Dog's Dinner

"You're not loved because you're lovable, you're lovable 'cause you're loved."

Tuesday, August 08, 2006

Mass destruction, with a pedigree

I wanted to post a comment in response to this but they don't allow comments so I post it here:

Podhoretz's pussyfooting-with-mass-slaughter comes with a fine pedigree, as cf. this December 20, 1969 column from William F. Buckley, Jr. re Vietnam:

"...More bad news. Although the enemy, as we shall see, is reeling from successive disasters, he retains the technical capacity to regenerate himself at about the rate at which we have been killing him. An estimated 100,000 healthy males not designated for specialized training turn 18 every year. That is about how many soldiers, on an average, have been killed per year over the course of the war. The bright side of it, in the macabre figuring of the military statisticians, is that something like an entire generation of North Vietnamese males has been killed in the past seven or eight years. The sobering side is that they grow 'em as fast as we can kill 'em..."

Hmmm. Sobering perhaps, macabre definitely...

The Fiendish Plot of Dr. Sigmund Freud

Just finished Civilization and its Discontents, the probably deservedly maligned (by Bruno Bettelheim) translation of Freud’s Das Unbehagen in der Kultur (according to Bettelheim a better translation of the title would be “The Uneasiness Inherent in Culture;” but in fact the problems in translation, given Bettelheim’s claims for Dr. Freud’s easygoing prose style, seem to extend far beyond the title; unfortunately my tattered paperback is one of those classic editions which ignore entirely the question of translatorhood), but nonetheless revelatory. Years ago Telly Savalas was supposed to star in a biopic of Freud (mercifully this came to nought, though I highly recommend John Huston’s Freud [Freud! The Movie!] starring the post-accident Montgomery Clift, a beautiful monument to the miraculous genesis of the not-unproblematic project of psychoanalysis) and told an interviewer that he was preparing to portray “a man worse than Hitler or Stalin.” Hmmm. An argument can be made for certain unintended malign effects in the culture, something I would like to explore in later posts, but in any case, as we approach the anniversary of Hurricane Katrina, I was struck by the following:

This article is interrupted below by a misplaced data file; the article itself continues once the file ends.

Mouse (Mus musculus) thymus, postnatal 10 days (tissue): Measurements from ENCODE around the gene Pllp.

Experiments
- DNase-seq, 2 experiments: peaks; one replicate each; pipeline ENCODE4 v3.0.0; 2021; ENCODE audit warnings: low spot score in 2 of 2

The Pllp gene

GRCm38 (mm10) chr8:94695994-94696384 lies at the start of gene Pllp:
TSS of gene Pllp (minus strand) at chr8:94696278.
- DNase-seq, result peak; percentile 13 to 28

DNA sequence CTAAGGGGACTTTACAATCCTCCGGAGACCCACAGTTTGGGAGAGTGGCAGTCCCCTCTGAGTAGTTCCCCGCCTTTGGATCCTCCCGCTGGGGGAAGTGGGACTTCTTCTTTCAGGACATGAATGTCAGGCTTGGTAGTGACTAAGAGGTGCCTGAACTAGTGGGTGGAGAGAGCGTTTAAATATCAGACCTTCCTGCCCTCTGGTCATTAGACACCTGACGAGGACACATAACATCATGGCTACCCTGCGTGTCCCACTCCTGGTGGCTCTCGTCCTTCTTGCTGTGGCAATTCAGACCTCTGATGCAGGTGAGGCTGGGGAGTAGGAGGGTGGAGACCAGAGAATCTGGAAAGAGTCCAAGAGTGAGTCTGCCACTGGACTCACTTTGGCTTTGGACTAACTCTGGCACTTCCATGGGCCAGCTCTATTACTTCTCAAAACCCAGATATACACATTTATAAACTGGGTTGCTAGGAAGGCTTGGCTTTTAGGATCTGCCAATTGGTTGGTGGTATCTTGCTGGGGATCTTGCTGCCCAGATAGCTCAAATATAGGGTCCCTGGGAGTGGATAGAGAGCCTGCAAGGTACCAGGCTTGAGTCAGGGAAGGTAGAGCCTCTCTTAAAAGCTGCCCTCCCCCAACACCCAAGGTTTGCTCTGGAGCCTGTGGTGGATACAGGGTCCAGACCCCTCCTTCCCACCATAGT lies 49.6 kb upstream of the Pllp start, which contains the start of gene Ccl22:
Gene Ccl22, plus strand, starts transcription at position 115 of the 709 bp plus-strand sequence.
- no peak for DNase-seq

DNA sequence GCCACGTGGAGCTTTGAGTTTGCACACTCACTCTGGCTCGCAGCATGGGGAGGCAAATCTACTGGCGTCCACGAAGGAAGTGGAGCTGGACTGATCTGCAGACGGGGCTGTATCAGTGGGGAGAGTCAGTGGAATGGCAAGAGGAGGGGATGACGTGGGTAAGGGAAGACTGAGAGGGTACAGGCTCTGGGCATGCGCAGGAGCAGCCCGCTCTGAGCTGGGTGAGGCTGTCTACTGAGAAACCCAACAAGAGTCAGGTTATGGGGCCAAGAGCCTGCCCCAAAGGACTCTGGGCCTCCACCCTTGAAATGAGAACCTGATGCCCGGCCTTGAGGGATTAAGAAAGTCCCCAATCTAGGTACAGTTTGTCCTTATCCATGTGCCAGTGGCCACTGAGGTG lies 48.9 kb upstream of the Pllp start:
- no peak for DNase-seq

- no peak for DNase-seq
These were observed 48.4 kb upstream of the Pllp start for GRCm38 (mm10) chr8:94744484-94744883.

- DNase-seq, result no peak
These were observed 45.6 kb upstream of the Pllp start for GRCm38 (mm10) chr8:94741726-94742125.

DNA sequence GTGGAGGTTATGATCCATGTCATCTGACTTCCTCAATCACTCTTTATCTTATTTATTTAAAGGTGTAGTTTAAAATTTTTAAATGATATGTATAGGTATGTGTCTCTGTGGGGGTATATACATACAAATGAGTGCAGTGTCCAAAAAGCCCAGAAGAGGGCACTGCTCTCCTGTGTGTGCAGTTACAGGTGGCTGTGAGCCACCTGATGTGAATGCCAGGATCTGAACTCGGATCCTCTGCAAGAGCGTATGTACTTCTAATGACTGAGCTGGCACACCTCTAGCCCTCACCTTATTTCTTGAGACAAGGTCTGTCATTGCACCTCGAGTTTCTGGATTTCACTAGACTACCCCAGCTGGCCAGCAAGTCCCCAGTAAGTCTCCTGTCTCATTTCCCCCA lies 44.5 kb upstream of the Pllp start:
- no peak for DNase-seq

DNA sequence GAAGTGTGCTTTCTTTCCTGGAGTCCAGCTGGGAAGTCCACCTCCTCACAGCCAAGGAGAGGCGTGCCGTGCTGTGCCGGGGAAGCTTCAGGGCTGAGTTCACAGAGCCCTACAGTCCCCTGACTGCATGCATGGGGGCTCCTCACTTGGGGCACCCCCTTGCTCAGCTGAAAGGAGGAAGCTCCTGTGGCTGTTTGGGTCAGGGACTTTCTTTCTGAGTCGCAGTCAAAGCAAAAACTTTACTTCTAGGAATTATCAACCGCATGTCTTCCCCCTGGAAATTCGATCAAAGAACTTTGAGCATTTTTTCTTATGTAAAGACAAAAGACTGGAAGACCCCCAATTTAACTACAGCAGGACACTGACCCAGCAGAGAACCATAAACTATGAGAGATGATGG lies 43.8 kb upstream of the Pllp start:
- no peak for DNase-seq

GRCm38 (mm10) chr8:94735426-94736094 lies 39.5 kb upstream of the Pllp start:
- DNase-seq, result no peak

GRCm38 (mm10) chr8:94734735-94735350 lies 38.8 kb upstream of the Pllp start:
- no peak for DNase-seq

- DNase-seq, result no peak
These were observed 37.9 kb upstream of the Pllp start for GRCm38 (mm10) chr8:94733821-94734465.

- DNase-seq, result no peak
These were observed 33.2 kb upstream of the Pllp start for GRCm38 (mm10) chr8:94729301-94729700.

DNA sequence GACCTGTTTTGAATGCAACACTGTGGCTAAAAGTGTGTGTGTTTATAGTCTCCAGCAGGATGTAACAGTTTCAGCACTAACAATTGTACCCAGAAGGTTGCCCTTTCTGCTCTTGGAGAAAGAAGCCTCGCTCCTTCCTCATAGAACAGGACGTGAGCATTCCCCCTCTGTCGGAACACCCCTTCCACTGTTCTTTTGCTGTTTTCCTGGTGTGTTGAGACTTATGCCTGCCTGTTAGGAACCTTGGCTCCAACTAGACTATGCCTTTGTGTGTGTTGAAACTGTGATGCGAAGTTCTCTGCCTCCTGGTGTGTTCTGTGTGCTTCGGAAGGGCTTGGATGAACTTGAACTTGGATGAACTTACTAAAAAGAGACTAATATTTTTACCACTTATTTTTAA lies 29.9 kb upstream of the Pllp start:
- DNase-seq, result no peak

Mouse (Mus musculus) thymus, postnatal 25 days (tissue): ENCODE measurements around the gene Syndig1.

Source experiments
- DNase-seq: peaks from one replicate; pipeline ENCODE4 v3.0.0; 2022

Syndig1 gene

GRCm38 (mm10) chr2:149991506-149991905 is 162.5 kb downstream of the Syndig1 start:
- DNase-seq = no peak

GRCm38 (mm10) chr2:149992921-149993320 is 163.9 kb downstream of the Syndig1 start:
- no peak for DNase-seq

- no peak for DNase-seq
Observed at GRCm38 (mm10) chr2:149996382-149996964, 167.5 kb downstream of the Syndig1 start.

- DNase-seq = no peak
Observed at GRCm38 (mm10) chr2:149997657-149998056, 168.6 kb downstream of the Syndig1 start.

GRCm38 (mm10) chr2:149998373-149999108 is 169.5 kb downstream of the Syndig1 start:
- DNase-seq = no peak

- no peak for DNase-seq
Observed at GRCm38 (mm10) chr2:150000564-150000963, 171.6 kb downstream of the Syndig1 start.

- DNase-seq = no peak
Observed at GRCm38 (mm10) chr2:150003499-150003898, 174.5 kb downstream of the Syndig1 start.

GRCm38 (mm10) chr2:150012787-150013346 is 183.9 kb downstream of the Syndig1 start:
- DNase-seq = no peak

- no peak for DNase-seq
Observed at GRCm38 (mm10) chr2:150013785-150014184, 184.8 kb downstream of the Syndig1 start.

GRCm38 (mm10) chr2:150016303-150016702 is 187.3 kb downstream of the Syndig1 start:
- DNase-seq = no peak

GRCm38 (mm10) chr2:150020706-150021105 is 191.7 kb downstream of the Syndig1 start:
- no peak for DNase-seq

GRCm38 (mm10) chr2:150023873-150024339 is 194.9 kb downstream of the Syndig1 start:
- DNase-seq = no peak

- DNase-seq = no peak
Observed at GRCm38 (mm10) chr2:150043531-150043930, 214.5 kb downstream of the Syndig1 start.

Thus we recognize that a country has attained a high level of civilization when we find that everything in it that can be helpful in exploiting the earth for man’s benefit and in protecting him against nature—everything, in short, that is useful to him—is cultivated and effectively protected. In such a country the course of rivers which threaten to overflow their banks is regulated, their waters guided through canals to places where they are needed...